"Madonna kept singing, and the credits kept rolling, and I kept sitting there," Kat says. "And then more credits kept rolling, and I kept sitting there. And I couldn’t get up. I could not leave. Because I knew, if I left, that it wasn’t going to be real.

"Finally, the lights came up, and the guys came in to pick up the garbage off the floor. And I looked around, and there were about 20 women sitting in the theater. And none of us could move. None of us could leave. I was angry. I was sad. I was blindsided. Nobody told me that history. Nobody told me I wasn’t the only one." 

Since that day when she sat in stunned silence while Madonna sang and sang and sang, Kat Williams has studied the history of women in sports. She became a history professor at Marshall University in West Virginia.

Kat Williams, history professor at Marshall University. (Jesse Costa/WBUR)
Kat Williams, history professor at Marshall University. (Jesse Costa/WBUR)

And Kat has gotten to meet many of the women who actually played in the All-American League. Women like Shirley Burkovich:

"My dad used to take me down to the ball game," Shirley says. "And, you know, watch the first baseman. See how he plays."

And Maybelle Blair:

"I think my mom's breast was half baseballs," Maybelle says. "I’m not for sure."

Maybelle is 91. Shirley’s 85. And they’re the perfect mismatched pair: Shirley grew up in a suburb outside Pittsburgh. She’s quiet and shy, but sweet — she gets tears in her eyes when she talks about what the game means to her.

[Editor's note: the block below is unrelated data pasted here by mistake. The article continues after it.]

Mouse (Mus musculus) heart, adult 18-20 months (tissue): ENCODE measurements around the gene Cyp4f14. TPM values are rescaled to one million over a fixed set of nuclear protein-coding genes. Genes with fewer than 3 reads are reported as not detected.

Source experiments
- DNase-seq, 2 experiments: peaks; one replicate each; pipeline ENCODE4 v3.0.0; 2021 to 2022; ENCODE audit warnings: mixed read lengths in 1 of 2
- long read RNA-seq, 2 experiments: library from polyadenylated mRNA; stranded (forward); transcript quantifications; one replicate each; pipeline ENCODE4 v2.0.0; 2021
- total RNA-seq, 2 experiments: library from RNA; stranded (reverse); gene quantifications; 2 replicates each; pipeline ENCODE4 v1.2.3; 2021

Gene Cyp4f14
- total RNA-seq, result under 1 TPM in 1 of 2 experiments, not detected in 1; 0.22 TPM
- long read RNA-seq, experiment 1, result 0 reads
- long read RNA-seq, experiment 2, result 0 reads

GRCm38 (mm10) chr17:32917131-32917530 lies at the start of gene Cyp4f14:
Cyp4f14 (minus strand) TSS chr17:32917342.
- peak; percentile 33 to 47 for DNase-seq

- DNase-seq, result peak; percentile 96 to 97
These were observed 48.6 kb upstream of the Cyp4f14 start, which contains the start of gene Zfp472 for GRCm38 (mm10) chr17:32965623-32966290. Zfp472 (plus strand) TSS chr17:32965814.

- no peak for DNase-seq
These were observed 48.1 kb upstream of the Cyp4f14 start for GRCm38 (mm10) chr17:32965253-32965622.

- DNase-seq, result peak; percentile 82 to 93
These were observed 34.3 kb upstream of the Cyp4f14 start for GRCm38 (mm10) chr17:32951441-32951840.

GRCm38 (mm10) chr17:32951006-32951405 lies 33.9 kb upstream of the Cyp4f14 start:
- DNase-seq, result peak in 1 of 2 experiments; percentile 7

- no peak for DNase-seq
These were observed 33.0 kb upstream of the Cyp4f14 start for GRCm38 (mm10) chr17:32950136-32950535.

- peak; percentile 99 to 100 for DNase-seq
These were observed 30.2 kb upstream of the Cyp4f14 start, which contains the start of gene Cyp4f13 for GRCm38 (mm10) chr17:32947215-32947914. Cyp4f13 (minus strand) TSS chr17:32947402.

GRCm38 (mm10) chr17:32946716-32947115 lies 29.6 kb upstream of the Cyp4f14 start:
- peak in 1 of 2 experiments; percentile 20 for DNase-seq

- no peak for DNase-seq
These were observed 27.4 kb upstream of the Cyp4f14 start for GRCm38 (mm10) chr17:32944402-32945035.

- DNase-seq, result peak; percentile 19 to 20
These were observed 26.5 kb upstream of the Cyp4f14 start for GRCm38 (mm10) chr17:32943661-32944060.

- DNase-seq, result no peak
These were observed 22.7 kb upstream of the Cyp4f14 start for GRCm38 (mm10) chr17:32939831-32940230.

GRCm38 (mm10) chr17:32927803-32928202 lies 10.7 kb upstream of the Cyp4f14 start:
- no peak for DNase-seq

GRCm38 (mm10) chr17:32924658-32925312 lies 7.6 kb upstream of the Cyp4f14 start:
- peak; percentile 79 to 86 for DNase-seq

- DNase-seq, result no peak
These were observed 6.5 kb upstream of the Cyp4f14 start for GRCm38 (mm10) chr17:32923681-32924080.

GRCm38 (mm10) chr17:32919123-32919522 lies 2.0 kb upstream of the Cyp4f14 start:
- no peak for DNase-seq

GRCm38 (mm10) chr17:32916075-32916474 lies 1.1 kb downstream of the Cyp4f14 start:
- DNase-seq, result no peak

Maybelle is loud and opinionated. She wears oversized sunglasses and walks with a cane made from a Louisville Slugger. But the women tell similar stories.

Shirley Burkovich and Maybelle Blair share a bobblehead. (Karen Given/WBUR)
Shirley Burkovich and Maybelle Blair share a bobblehead. (Karen Given/WBUR)

Maybelle Blair And Shirley Burkovich

"When all the boys in the neighborhood would get out and have batting practice and needed someone to chase the balls, then I got to play," Maybelle says. "I thought I was having a wonderful time. Come to think of it, I was."

"I remember the neighbors telling my mom, ‘Why do you let your daughter play with the boys all the time?’ " Shirley says. "And she said, ‘There's no girls' teams.’ "

"My brother used to have a little uniform that my mother bought him," Maybelle says. "And when he would leave the house, I would priss around the house in that uniform. She’d be looking out the window. Because he’d have a fit if he ever caught me in that uniform. She’d be like, ‘Maybelle, here he comes.’ "

Maybelle never thought she'd have a uniform of her own. "Never. Never, never, never," she says. "But I did."